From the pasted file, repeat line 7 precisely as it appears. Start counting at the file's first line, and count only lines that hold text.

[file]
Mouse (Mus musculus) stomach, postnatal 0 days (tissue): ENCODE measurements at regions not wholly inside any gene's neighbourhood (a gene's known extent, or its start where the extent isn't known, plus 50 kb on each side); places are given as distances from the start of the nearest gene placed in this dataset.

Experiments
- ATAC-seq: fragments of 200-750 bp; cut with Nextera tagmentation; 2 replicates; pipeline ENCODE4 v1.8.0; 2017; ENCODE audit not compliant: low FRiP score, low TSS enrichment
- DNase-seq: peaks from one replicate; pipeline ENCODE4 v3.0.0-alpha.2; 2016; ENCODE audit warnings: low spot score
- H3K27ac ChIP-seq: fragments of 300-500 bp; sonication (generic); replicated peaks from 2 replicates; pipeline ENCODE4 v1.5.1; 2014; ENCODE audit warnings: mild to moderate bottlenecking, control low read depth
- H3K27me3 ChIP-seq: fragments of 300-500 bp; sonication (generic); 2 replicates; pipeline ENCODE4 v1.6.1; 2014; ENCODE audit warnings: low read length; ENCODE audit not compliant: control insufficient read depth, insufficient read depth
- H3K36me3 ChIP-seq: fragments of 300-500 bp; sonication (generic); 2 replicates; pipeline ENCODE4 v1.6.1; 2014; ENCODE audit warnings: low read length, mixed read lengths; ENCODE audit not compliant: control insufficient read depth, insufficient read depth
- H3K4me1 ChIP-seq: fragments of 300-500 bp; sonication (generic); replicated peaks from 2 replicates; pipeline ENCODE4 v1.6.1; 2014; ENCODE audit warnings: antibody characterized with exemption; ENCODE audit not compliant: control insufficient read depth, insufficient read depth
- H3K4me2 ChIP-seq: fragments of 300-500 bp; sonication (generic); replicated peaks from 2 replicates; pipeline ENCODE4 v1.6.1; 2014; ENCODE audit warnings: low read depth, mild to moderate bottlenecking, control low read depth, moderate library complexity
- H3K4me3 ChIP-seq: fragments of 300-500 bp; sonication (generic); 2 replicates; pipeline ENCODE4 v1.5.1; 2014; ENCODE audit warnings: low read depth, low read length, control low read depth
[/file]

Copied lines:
- H3K36me3 ChIP-seq: fragments of 300-500 bp; sonication (generic); 2 replicates; pipeline ENCODE4 v1.6.1; 2014; ENCODE audit warnings: low read length, mixed read lengths; ENCODE audit not compliant: control insufficient read depth, insufficient read depth